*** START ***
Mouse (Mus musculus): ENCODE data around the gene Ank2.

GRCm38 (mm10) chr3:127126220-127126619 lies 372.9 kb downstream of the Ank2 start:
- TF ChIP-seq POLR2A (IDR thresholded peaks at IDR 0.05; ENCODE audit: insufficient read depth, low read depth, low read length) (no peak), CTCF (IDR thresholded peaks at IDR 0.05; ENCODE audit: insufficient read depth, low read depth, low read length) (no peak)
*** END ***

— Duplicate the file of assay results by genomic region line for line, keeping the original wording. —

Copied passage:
Mouse (Mus musculus): ENCODE data around the gene Ank2.

GRCm38 (mm10) chr3:127126220-127126619 lies 372.9 kb downstream of the Ank2 start:
- TF ChIP-seq POLR2A (IDR thresholded peaks at IDR 0.05; ENCODE audit: insufficient read depth, low read depth, low read length) (no peak), CTCF (IDR thresholded peaks at IDR 0.05; ENCODE audit: insufficient read depth, low read depth, low read length) (no peak)